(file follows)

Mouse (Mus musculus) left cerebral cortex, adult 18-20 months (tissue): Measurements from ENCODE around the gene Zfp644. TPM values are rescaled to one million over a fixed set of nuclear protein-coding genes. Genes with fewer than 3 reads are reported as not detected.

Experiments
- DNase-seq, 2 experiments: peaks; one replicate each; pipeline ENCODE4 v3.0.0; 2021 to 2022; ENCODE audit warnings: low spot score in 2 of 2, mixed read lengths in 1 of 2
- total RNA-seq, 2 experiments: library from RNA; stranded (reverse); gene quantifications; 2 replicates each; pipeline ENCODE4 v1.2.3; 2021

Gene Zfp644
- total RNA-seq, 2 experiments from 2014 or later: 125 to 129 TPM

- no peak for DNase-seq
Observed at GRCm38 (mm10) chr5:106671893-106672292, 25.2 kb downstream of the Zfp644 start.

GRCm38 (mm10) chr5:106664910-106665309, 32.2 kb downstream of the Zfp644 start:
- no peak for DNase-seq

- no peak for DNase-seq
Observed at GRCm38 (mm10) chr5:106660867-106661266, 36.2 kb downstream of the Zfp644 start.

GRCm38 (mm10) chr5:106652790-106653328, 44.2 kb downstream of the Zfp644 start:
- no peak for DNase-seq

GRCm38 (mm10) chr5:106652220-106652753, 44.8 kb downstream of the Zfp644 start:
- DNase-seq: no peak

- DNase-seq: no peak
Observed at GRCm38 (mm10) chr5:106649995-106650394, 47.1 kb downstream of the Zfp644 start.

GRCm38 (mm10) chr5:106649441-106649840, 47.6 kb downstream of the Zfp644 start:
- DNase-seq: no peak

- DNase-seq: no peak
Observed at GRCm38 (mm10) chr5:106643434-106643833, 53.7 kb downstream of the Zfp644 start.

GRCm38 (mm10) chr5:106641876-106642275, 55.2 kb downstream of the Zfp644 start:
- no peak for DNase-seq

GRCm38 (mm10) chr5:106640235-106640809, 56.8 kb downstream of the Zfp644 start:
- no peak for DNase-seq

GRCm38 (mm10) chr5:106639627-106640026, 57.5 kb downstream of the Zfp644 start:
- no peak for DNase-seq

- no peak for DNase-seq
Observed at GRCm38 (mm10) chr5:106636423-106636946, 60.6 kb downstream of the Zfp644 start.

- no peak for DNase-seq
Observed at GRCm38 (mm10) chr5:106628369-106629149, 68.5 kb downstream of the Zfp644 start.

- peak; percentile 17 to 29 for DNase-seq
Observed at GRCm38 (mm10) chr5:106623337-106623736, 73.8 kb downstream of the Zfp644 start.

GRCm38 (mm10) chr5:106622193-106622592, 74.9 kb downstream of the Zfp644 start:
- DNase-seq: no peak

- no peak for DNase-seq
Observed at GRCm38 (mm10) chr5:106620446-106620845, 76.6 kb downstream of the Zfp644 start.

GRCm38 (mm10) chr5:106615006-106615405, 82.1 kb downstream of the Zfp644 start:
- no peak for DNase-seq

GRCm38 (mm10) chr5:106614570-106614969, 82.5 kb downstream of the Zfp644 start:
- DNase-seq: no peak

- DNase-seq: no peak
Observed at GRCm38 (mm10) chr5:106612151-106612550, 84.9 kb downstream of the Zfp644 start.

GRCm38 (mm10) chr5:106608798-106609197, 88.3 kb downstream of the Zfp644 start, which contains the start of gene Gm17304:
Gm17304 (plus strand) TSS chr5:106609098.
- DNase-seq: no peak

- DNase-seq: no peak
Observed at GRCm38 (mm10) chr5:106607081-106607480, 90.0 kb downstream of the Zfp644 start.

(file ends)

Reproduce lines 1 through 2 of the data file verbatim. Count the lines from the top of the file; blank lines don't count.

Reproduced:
Mouse (Mus musculus) left cerebral cortex, adult 18-20 months (tissue): Measurements from ENCODE around the gene Zfp644. TPM values are rescaled to one million over a fixed set of nuclear protein-coding genes. Genes with fewer than 3 reads are reported as not detected.

Experiments